It's the future, Jim, but not as we know it...

There's more to tomorrow than robots, flying cars, and a faster internet.
22C+ is all about Deep Futures, futures that matter. Welcome to futures fantastic, unexpected, profound, but most of all deeply meaningful...

Sunday, March 28, 2010

A Rejected Genius Who Dared Say "no".

INTELLIGENCE FUTURES. Grigory Perelman, has been dubbed the cleverest man in the world. Yet the 43 three-year old Russian mathematician, who lives in a simple two-bedroom St Petersburg flat with his mother, has rejected mainstream science and academia.. In 2006, he was offered - and declined - the Fields Medal, the mathematics world's equivalent of the Nobel Prize. He rejected it, saying he felt alienated from the mathematics community, and that he was "not interested in money or fame". Perelman’s story reveals much about the nature of modern academic culture, its difficulties with the frontiers of knowledge, and the values of modern society. It also suggests much about then way society and culture, and the ways our knowledge acquisition is limiting human futures, and human evolution.

As a child Perelman followed the norms of modern education. His talents were recognised and he was enrolled in an elite maths school. By the time he was 15, he was the best of his age in the Soviet Union.

There is a general misconception that genius is inborn, that intelligence is primarily hereditary an genetic. This is only partly true, and there is wide argument about just how much of intelligence is "nature", and how much is "nurture". My experience has led me to believe that nurture (environment, motivation, and hard work) plays a much greater role in the expression of human intelligence than is commonly presented in the mass media. (1) Perelman’s case reinforces that view.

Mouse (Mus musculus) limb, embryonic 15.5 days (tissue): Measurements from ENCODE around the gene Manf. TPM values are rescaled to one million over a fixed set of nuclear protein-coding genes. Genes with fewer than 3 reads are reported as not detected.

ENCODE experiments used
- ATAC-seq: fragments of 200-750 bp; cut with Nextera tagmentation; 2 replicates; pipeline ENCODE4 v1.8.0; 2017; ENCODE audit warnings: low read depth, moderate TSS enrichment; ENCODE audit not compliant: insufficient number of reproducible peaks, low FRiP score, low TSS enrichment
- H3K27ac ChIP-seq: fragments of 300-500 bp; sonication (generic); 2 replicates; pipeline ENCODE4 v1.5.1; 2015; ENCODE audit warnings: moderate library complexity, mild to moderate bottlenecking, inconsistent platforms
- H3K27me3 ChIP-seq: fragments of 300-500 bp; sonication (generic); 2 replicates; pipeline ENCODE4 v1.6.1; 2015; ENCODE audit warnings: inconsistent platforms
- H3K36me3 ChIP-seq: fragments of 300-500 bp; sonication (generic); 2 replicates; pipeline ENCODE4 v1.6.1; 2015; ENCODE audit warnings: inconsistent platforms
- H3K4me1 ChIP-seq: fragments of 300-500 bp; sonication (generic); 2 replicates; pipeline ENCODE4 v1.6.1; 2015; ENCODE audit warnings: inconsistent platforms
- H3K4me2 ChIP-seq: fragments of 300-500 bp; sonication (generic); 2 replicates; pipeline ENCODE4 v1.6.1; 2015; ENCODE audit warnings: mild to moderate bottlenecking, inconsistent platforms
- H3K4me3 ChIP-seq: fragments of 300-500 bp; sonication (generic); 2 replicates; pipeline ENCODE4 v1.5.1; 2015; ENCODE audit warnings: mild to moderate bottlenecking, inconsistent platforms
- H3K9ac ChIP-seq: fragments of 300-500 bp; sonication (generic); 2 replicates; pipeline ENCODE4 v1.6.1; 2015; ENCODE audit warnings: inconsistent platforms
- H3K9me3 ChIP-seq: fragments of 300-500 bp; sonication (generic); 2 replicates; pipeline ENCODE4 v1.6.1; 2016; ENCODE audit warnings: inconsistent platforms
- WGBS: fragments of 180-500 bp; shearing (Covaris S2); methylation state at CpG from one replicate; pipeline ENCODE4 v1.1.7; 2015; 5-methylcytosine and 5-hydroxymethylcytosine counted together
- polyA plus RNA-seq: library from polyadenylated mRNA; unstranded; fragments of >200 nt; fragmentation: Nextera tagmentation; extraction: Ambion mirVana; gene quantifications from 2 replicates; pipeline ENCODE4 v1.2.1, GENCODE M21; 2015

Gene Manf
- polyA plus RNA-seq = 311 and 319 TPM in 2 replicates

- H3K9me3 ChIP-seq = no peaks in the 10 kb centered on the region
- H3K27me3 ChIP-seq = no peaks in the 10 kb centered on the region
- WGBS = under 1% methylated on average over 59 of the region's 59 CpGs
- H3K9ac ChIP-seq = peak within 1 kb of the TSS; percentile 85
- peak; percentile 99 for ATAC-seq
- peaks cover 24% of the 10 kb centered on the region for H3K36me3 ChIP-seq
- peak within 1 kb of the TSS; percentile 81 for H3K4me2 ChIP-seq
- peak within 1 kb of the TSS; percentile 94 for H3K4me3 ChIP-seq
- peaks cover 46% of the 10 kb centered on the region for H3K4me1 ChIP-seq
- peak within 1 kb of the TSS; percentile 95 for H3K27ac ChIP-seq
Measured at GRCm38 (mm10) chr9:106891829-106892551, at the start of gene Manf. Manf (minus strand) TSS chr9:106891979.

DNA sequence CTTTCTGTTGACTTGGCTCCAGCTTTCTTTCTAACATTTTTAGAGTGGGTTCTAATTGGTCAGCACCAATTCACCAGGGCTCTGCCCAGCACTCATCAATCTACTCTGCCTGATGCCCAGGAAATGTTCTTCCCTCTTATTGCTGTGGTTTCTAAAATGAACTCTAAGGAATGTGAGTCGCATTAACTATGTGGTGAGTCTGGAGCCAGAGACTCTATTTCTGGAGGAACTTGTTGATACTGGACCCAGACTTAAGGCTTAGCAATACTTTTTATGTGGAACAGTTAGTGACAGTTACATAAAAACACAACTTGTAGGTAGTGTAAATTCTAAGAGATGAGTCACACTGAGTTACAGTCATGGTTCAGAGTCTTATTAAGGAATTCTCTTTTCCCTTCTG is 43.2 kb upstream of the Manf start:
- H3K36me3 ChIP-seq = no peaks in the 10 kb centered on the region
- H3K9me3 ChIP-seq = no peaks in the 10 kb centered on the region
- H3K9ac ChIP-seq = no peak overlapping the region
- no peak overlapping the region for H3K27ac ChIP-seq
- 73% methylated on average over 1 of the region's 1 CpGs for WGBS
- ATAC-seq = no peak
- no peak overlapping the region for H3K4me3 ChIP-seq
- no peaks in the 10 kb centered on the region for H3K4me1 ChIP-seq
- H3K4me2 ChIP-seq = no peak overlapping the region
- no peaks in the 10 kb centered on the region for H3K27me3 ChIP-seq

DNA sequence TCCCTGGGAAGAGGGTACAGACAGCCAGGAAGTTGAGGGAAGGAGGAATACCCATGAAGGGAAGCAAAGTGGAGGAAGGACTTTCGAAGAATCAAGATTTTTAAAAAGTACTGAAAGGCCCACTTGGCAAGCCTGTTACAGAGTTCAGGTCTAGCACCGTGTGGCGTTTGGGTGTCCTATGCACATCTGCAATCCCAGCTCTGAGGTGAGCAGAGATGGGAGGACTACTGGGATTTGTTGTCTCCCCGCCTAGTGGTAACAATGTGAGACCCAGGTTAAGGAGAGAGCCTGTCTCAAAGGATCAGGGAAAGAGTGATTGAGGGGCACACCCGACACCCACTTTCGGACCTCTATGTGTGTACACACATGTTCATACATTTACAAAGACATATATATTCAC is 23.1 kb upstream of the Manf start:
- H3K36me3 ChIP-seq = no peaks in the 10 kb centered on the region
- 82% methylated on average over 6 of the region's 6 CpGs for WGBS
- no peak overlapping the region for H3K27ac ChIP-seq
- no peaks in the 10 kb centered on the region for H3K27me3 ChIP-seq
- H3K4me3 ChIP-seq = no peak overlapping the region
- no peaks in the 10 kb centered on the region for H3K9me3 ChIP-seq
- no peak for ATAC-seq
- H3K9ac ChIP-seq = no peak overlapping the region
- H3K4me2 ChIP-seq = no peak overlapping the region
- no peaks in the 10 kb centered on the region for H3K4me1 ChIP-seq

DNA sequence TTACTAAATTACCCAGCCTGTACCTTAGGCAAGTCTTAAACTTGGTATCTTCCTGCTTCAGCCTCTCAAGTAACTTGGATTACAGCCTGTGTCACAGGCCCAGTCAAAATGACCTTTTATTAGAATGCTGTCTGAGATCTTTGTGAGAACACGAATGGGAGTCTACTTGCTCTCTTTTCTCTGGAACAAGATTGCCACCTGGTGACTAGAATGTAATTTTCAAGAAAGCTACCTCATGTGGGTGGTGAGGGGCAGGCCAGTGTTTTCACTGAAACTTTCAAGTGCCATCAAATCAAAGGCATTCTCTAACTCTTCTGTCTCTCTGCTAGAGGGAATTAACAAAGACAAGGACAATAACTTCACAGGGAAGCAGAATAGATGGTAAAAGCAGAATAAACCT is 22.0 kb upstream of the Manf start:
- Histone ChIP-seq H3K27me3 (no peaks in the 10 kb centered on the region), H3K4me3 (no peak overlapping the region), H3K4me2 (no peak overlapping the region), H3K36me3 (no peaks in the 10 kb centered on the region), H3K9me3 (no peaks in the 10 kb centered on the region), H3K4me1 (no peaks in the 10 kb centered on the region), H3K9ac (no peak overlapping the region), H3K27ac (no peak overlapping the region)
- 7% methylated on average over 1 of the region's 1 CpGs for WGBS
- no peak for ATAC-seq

As a teenager Perelman was completely dedicated to maths, and wanted above all to be the best.

His motivation and hard work were notable, as is the case with so many people dubbed "geniuses". He gained a PhD at Leningrad university, and in the late 1980s he undertook a position at an American university.

But he didn’t fit in. He was extremely eccentric, and lived a frugal lifestyle. By 1995, he gave up his American dream, turned down high salaries in the land of Hopes and Dreams, and returned to a far less prestigious, and rather poorly funded position at the research institute in St Petersburg. Why?

I have often argued that modern universities actually retard human innovation and creativity. This is particularly the case with intuitive and spiritual ways of knowing, which I believe are the crux of contextualizing the human life on this planet and the universe itself. Those wishing to pursue the genuine frontiers of knowledge, universities are often poor places to work. There is far too much constriction in terms of knowledge culture, especially in terms of restrictive, paradigmatically bounded thinking. Most of all, knowledge has been commoditized, and churning out academic papers to create the illusion of knowledge growth has replaced genuine insight and learning. Quanity has usurped quality.